Initial loss, curve number, impervious area, lag time, initial discharge are determined through calibration process where the parameters are adjusted until the observed and simulated hydrographs are close fit. By using soil hydrologic type classifications with soil maps and land use type classification tables with land-use maps, the Curve Number (CN) map was constructed.

Table 2: Rainfall in Kota Tinggi catchment for December 2006

Table 3: Curve No. value at the Kota Tinggi watershed, Johor, Malaysia.

Table 4: Parameters used in calibration process

Based on the land use and soil cover of the catchment, the curve number is shown in Table 3. From Table 3, it was observed that the adjusted curve number, CNw varies between 0.78 and 35.96 for the potential storage in the catchment.

From Yusop et al. (2007) studies, rainfall and runoff data in two storm event were used to calibrate and validate the HEC-HMS. The shape of the modeled hydrograph generally follows the observed hydrographs. However, the simulated peakflow during calibration and the time to peak during validation were quite different from the observed values.

In this study, the HEC-HMS model is calibrated using a 10 year period data from 1997 to 2006. The model parameter values and the event selected during calibration are shown in Table 4. The calibration process was carried out using different sets of data. This is to confirm the suitability of the assumed values for catchment under study. Figure 2a-f show the generated hydrographs resulted from the calibration process. From the result of the calibration on 10 September to 20 September 2006, the maximum observed flowrate is 192.8 m3 sec-1 and the simulated flowrate is 173.1m 3 sec-1. The calibration process on 10 October to 23 October 2005 yield maximum observed and simulated flowrates of 105.3 and 103.3 m3 sec-1 while the maximum observed and simulated flowrates for the events from 4 November to 13 November 2000 are 52.6 and 52.6 m3 sec-1, respectively.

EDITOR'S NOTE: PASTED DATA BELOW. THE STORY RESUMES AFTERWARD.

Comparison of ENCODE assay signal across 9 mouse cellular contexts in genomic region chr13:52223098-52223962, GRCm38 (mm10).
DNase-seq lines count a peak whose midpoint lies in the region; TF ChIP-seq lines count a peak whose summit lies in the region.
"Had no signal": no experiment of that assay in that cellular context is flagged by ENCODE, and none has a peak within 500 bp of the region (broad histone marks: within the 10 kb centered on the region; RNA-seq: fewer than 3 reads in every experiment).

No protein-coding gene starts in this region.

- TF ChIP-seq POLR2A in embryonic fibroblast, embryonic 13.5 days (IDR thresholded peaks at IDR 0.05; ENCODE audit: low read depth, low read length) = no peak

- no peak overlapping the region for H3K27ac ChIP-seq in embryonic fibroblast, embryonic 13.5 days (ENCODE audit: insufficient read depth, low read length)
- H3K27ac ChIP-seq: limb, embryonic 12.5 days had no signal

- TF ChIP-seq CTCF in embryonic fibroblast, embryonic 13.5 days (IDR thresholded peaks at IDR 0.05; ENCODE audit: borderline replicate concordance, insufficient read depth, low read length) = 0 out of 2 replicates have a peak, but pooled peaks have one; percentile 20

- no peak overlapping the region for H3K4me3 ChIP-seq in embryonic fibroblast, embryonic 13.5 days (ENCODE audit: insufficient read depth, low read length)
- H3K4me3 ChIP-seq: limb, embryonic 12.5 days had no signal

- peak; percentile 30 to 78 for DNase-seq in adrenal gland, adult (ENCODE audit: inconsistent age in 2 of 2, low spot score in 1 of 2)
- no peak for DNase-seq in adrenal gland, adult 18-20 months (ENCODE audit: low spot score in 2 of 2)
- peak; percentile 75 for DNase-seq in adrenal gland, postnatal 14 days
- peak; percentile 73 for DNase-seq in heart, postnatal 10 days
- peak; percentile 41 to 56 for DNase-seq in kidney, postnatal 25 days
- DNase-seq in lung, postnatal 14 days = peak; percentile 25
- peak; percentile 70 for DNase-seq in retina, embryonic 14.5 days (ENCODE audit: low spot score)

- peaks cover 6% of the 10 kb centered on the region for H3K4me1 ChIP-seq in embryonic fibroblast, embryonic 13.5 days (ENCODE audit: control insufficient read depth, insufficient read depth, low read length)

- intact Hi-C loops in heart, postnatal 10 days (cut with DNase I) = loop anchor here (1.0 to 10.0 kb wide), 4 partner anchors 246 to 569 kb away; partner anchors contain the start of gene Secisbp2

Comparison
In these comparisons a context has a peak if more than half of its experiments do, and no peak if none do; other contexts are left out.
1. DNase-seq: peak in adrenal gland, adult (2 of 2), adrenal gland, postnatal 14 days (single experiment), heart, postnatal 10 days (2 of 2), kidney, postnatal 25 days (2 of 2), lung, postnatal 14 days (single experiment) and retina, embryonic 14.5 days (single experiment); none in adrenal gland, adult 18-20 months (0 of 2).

Table 5: Parameters used in the validation process

Table 6: Parameters used in trial process

The results of calibration hydrographs for 23 January to 6 February 1998 yield the maximum observed and simulated flow rates of 81.8 and 79.7 m3 sec-1. The maximum observed and simulated flowrates for 13 March to 24 March 1997 is 95.00 and 83.6 m3 sec-1, respectively. The last event tested on 14 December to 24 December 1997 yield observed and simulated flowrates of 70.2 and 70.3 m3 sec-1.

Validation was carried out to test the robustness of the developed model. The generated hydrograph is compared with the observed flow graph. The calibrated model parameters are validated using daily interval event rainfall of 4 different periods; 8 January 2007-20 January 2007; 4 January 2006-17 January 2006; 12 January 2001-25 January 2001 and 26 September 2001, 6 October 2001. Table 5 shows the parameters derived and validated using different sets of hydrological data.